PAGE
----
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Ferrari: This is all we can hope for at the moment

Ferrari has admitted that eighth and 13th positions were about the best it could have hoped for in qualifying for this weekend's Chinese Grand Prix in Shanghai – as the Scuderia continues to fight 'on the back foot' with a car that it believes to be as much as a second off the outright pace.

The scarlet brigade has endured a torrid start to the 2009 Formula 1 World Championship campaign, leaving the first two races in Australia and Malaysia with no points on the board as a result of poor pace, unreliability, driver errors and strategic blunders. For an outfit battling to successfully defend its constructors' title glory, that kind of form, it is well aware, is simply not good enough.

Unfortunately for Ferrari, its Chinese weekend looks set to maintain that trend, with former world champion Kimi Raikkonen lining up eighth in qualifying and Felipe Massa just 13th, the Brazilian failing to make the top ten on the starting grid for the second outing in succession. The F60 is currently not fitted with one of the now fully legal 'double-decker' diffusers, and until it is, fears Stefano Domenicali, the Prancing Horse will continue to merely canter rather than gallop.

“A team like Ferrari cannot claim to be happy with getting one car through to the final part of qualifying,” acknowledged the Maranello-based concern's team principal, “but given our current technical situation, that's what we could aim for today. It was a shame for Felipe who could also have got through to Q3.

“We knew this would be a difficult weekend, fought out on the back foot – and that is proving to be the case. Now we have a race to run, in which there will be many unknown factors to contend with. Reliability will be crucial – we will try and get the most out of the potential at our disposal, to bring home the best possible result.”

Raikkonen was unable to progress far in Q3 given that the Finn had used up all of his new tyres in ensuring he made it through to the top ten shoot-out in the first place, as Massa blamed traffic and an error for his low-key showing, whilst also bemoaning Ferrari's decision to ditch its controversial KERS (Kinetic Energy Recovery Systems) technology for this race until the device's teething problems are ironed out.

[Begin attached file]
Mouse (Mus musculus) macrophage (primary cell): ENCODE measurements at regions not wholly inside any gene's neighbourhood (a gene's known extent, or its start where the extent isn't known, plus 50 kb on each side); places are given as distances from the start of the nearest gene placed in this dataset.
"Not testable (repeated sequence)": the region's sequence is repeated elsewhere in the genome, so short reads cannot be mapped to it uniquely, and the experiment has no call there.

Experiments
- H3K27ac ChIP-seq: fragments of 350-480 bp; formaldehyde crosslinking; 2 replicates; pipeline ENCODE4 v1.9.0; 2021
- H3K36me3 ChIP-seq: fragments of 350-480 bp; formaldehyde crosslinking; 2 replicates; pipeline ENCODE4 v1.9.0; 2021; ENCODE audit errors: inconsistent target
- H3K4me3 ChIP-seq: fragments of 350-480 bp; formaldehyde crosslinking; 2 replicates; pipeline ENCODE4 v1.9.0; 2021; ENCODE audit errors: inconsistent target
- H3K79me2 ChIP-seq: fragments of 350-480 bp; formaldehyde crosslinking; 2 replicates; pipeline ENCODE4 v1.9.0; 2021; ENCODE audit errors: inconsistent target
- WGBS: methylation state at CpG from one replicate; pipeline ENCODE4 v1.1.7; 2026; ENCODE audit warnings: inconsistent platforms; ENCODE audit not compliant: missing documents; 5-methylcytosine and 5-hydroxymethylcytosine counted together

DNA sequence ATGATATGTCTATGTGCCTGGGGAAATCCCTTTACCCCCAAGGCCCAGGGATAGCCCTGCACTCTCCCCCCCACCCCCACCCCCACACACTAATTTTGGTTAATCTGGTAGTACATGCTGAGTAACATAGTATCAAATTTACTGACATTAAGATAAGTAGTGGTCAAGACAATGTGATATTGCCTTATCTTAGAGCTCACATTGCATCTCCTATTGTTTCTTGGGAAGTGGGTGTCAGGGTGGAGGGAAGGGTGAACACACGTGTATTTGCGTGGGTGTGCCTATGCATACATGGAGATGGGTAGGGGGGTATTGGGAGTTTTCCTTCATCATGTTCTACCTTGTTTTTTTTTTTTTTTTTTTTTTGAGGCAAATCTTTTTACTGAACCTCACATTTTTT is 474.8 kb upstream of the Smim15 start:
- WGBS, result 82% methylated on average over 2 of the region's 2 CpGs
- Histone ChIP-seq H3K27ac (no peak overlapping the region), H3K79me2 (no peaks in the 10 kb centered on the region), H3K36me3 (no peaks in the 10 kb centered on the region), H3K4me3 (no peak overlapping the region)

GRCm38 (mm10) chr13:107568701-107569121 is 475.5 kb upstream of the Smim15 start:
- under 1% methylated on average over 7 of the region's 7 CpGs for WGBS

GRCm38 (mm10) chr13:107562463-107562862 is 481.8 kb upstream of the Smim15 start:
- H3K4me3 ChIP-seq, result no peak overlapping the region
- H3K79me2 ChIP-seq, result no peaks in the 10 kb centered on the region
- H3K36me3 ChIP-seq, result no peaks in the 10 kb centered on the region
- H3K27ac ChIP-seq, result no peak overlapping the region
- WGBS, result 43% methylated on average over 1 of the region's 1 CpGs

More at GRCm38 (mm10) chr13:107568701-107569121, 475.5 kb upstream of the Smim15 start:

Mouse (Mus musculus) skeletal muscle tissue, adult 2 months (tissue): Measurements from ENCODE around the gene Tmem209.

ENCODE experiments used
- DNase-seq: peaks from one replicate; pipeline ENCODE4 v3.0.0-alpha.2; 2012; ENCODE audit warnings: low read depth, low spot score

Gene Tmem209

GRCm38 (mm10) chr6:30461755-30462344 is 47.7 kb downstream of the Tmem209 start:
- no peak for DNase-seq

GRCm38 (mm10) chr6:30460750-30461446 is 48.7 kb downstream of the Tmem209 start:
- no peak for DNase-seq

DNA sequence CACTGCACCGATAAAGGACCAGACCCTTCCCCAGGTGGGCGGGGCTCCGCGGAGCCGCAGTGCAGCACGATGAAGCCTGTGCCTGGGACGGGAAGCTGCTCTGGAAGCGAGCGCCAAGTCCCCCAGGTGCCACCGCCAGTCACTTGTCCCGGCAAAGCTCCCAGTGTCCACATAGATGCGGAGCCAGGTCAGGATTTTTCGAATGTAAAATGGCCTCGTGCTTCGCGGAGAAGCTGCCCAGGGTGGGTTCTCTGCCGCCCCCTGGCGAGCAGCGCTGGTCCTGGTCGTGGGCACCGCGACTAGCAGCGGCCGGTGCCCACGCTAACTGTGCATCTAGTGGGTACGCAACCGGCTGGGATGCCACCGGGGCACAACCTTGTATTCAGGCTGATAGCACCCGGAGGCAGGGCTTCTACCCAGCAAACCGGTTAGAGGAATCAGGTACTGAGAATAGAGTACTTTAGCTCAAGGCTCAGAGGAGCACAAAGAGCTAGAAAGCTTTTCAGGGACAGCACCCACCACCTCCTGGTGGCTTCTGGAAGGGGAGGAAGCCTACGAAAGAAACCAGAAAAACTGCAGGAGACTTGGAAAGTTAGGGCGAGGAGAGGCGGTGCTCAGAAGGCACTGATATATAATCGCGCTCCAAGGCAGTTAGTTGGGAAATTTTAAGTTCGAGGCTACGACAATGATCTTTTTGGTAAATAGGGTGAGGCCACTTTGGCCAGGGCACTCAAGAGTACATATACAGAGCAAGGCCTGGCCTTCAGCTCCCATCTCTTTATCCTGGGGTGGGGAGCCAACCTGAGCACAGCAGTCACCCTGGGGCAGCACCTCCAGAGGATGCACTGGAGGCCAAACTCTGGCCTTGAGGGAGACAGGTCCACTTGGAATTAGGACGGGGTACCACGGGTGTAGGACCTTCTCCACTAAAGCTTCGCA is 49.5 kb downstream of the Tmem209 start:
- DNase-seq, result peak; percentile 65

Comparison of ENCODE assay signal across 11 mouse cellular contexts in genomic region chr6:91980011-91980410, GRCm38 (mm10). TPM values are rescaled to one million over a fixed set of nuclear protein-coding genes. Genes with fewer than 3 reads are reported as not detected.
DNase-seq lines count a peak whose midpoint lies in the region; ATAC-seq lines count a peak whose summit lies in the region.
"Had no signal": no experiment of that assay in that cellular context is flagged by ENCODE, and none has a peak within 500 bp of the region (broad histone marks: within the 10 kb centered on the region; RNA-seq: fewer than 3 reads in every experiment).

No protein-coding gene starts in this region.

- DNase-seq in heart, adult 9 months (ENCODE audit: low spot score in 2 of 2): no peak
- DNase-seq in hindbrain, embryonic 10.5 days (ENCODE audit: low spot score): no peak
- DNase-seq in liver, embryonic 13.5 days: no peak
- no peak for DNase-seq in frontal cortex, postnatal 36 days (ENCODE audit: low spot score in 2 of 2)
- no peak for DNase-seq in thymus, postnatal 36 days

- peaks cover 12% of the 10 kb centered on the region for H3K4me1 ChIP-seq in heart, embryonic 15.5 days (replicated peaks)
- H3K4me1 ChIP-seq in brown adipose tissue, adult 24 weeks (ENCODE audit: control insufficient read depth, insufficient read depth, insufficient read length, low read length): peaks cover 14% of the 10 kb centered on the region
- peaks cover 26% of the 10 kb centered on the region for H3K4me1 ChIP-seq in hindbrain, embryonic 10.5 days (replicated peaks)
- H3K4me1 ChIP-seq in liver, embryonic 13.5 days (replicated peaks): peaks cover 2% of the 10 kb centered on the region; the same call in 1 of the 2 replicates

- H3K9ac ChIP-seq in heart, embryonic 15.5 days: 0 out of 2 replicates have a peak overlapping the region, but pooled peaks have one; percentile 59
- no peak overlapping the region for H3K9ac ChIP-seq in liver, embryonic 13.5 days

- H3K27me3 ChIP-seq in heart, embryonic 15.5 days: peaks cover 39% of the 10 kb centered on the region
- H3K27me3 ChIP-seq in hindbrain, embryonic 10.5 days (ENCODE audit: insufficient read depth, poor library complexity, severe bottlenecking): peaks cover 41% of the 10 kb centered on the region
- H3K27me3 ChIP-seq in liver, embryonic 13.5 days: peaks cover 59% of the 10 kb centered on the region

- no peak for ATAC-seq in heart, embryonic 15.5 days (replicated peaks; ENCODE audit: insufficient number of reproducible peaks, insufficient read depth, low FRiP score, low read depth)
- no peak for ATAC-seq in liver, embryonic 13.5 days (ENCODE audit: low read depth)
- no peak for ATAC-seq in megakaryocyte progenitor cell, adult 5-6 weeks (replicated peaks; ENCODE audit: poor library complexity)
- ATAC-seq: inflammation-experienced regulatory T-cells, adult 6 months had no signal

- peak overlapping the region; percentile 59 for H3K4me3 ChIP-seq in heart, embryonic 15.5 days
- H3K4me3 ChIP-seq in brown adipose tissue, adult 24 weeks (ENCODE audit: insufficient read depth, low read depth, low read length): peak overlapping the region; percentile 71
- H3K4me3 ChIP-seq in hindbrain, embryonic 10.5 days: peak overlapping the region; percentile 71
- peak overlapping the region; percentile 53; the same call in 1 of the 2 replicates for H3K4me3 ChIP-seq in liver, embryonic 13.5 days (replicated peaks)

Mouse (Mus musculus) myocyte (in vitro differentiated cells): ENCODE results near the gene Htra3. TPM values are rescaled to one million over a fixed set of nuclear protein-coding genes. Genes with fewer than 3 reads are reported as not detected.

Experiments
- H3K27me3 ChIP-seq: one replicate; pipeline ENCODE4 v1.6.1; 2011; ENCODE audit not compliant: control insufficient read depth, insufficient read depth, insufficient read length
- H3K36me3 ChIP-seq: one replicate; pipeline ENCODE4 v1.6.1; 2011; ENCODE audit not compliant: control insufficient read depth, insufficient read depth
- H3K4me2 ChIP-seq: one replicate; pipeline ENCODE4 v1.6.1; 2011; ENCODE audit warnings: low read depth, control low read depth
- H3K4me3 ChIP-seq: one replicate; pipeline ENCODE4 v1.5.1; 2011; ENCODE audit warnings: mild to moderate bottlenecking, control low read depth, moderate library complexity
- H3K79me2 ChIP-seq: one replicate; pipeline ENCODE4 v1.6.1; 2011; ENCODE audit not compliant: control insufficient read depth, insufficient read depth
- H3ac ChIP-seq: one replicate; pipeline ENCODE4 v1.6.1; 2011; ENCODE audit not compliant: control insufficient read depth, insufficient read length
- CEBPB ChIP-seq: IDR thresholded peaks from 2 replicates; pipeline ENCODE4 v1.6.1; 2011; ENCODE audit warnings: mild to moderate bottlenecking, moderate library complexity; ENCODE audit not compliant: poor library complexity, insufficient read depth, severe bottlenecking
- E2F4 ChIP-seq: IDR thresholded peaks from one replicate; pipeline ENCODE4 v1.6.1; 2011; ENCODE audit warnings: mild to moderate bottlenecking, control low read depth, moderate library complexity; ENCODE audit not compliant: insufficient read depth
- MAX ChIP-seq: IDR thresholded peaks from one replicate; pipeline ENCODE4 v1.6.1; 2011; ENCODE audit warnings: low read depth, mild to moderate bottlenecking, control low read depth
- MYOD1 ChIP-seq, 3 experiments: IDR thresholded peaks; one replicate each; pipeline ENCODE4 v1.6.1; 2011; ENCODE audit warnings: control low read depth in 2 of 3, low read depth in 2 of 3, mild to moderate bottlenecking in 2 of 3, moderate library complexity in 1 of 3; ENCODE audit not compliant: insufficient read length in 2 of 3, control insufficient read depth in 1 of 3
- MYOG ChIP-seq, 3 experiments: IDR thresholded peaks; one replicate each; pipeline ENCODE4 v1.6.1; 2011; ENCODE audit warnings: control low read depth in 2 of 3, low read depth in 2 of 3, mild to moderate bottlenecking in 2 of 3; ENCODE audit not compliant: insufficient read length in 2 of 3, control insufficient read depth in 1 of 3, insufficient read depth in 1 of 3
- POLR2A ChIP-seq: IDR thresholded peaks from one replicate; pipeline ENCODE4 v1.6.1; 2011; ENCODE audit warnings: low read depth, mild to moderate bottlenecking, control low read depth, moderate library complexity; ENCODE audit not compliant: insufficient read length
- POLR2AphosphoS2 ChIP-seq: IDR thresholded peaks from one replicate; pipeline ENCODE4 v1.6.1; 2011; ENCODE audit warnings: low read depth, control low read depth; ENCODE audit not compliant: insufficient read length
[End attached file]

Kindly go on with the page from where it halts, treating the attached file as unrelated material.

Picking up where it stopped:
“The first run in Q2 was pretty good, but on the second I made a mistake going into turn nine which kept me out of Q3,” reported the Brazilian. “I had a bit of traffic on my 'out' lap, which meant I didn't get the tyres up to the right temperature.

“We must try and get through these two difficult races, bringing home a few points, working in the meantime on the development of the car. Not having KERS is definitely a handicap in my case, especially in qualifying. This is another area where we must work, to go back to using it as soon as possible.”

“Of course I'm not happy with eighth place,” concurred Raikkonen, who has already all-but given up hope of regaining the crown he won in 2007, “but given our current potential, we have to settle for this. We got everything out of the car but we had no more new tyres for Q3, and therefore it's already something to have put quite a few of our competitors behind us.



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